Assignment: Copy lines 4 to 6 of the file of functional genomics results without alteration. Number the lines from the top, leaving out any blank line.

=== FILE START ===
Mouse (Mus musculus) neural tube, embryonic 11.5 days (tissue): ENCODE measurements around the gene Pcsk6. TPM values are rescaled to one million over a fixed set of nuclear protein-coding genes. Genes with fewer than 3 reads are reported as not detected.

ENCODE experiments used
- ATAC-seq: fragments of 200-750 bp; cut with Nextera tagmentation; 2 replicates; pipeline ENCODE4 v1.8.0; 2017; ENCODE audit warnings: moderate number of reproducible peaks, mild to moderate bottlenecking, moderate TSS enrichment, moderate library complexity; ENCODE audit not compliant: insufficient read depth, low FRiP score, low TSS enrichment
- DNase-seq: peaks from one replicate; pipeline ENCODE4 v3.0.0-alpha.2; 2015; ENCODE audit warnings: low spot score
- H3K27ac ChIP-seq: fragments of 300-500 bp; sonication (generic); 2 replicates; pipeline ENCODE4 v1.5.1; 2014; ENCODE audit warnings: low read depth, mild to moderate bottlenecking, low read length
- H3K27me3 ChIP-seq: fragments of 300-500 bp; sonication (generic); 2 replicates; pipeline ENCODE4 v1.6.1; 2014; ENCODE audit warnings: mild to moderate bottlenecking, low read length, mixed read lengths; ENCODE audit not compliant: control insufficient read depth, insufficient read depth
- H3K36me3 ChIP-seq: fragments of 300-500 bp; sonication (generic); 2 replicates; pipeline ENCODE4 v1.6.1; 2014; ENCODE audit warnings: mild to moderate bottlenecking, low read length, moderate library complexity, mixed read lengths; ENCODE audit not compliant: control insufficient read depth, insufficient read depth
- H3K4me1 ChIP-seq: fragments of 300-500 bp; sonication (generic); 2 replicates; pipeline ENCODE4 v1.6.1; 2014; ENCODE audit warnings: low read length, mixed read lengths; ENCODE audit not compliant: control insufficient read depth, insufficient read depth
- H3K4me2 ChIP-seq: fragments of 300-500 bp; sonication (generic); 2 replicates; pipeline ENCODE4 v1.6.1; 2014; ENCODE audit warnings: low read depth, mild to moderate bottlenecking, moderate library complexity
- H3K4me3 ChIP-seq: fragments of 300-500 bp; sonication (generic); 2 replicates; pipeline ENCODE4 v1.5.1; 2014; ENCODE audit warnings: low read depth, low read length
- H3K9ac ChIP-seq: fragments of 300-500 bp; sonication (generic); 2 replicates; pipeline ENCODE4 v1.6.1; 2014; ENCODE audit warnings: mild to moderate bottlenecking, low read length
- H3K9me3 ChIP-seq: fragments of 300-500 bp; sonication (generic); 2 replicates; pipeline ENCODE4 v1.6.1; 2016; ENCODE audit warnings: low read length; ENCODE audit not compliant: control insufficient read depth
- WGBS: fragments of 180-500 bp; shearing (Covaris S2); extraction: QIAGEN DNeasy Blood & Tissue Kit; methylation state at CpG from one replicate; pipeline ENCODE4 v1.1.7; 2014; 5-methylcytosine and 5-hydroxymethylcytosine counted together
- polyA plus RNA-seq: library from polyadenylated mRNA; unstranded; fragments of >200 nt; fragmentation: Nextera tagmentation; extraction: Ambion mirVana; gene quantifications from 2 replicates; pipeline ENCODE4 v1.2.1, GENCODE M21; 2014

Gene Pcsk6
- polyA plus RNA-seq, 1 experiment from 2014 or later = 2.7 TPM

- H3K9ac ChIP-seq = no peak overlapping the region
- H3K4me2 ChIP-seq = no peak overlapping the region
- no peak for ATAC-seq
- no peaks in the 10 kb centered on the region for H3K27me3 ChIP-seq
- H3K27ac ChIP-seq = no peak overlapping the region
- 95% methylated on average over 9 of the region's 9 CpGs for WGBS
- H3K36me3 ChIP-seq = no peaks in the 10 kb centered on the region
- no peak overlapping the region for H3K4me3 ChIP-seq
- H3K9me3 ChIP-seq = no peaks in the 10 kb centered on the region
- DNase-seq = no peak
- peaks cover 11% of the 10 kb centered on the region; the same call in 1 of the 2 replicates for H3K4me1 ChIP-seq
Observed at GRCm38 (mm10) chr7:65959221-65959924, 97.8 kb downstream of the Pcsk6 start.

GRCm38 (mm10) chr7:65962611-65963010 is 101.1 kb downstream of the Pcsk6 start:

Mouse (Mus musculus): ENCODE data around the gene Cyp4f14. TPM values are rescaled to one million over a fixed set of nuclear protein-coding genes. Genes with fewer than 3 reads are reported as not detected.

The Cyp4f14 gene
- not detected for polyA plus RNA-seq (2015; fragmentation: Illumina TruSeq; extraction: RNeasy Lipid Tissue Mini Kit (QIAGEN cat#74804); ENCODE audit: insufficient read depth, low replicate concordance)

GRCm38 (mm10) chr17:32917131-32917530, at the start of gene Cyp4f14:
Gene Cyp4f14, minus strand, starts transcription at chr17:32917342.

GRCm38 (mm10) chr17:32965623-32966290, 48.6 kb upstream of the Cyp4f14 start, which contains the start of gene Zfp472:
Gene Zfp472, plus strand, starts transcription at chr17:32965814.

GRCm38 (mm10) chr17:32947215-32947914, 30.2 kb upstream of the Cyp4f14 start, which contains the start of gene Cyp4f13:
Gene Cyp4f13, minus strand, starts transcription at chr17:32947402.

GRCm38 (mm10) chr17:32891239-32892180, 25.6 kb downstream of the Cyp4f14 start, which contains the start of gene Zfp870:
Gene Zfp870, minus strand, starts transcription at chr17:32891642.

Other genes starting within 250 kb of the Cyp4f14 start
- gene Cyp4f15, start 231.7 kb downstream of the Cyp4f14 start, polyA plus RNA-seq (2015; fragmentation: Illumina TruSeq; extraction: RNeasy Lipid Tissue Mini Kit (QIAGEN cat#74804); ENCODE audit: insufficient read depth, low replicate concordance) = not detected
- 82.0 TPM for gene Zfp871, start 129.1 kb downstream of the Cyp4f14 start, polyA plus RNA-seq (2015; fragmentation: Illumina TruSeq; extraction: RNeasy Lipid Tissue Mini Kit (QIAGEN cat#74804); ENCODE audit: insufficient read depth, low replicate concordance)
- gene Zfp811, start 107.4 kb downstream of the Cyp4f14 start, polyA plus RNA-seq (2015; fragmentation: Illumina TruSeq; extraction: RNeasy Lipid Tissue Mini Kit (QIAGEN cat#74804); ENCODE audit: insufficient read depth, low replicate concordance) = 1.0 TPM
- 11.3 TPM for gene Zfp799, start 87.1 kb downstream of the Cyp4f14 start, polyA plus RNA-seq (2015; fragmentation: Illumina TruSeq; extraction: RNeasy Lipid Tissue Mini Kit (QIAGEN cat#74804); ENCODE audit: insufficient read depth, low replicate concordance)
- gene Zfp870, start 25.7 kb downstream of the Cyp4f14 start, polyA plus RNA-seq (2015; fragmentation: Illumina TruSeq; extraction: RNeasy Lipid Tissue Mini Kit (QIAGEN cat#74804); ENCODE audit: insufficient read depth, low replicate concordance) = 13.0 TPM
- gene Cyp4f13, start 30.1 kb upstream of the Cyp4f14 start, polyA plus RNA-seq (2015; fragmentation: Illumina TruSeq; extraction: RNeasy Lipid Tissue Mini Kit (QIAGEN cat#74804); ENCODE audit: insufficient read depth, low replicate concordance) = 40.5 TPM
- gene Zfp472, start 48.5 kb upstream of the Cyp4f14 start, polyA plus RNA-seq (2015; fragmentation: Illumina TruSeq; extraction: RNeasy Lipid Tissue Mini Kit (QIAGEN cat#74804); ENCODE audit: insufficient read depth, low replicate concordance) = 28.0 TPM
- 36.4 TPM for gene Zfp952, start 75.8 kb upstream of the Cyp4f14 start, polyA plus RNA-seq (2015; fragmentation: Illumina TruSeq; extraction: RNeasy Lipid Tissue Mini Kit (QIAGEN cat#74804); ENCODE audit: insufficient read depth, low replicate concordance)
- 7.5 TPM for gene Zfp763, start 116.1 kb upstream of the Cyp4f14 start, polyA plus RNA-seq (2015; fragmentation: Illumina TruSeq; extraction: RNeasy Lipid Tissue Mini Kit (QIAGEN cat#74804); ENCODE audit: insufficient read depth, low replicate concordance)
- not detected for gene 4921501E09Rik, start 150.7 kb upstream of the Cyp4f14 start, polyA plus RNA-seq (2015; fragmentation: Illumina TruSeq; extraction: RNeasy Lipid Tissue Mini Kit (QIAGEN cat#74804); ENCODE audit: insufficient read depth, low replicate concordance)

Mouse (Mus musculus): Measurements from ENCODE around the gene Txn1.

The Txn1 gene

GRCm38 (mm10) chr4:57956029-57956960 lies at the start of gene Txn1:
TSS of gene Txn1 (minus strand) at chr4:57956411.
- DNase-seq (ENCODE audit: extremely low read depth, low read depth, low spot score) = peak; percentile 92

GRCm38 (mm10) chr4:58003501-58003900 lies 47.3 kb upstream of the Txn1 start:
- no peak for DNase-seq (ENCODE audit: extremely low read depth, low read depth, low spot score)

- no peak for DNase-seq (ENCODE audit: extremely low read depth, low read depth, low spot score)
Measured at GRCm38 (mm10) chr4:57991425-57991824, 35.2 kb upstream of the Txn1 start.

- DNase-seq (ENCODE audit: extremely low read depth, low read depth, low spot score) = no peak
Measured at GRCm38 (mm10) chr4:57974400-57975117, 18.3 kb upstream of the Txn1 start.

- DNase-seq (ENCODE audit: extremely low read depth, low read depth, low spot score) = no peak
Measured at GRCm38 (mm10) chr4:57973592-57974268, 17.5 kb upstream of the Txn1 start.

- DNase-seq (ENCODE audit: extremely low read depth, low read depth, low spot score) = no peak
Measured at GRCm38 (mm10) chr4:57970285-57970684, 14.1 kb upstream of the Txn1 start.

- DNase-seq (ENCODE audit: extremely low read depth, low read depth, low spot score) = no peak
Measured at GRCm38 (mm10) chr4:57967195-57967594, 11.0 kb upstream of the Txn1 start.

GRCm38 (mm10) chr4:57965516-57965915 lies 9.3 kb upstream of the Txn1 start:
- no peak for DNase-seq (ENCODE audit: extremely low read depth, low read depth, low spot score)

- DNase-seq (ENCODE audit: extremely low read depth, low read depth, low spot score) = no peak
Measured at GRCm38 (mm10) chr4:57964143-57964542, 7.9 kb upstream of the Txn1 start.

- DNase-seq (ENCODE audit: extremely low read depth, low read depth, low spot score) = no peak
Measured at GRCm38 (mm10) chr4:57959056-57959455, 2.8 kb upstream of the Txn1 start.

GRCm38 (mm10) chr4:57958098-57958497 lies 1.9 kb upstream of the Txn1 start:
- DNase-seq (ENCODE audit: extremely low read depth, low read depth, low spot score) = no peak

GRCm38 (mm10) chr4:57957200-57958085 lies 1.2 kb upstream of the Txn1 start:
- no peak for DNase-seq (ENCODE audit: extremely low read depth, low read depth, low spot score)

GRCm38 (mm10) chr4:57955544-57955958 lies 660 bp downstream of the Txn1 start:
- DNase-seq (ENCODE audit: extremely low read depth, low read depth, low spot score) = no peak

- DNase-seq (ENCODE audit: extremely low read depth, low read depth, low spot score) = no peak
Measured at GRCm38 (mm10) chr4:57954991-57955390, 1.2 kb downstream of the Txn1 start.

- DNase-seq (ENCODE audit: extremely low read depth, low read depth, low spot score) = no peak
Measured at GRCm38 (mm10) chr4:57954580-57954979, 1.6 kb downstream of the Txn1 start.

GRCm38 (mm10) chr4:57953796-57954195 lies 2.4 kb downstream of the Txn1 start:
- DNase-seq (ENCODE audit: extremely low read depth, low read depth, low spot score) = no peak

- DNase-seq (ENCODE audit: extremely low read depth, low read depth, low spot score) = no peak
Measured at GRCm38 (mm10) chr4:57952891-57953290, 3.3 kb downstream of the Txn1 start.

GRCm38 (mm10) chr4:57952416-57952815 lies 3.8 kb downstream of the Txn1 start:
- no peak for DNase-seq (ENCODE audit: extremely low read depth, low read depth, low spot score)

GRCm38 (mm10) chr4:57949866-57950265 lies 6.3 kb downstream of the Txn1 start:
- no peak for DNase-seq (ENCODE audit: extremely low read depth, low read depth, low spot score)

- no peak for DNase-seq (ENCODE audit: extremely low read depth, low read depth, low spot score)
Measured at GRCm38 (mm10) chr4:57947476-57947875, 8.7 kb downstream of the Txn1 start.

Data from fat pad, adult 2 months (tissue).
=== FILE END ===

- DNase-seq: peaks from one replicate; pipeline ENCODE4 v3.0.0-alpha.2; 2015; ENCODE audit warnings: low spot score
- H3K27ac ChIP-seq: fragments of 300-500 bp; sonication (generic); 2 replicates; pipeline ENCODE4 v1.5.1; 2014; ENCODE audit warnings: low read depth, mild to moderate bottlenecking, low read length
- H3K27me3 ChIP-seq: fragments of 300-500 bp; sonication (generic); 2 replicates; pipeline ENCODE4 v1.6.1; 2014; ENCODE audit warnings: mild to moderate bottlenecking, low read length, mixed read lengths; ENCODE audit not compliant: control insufficient read depth, insufficient read depth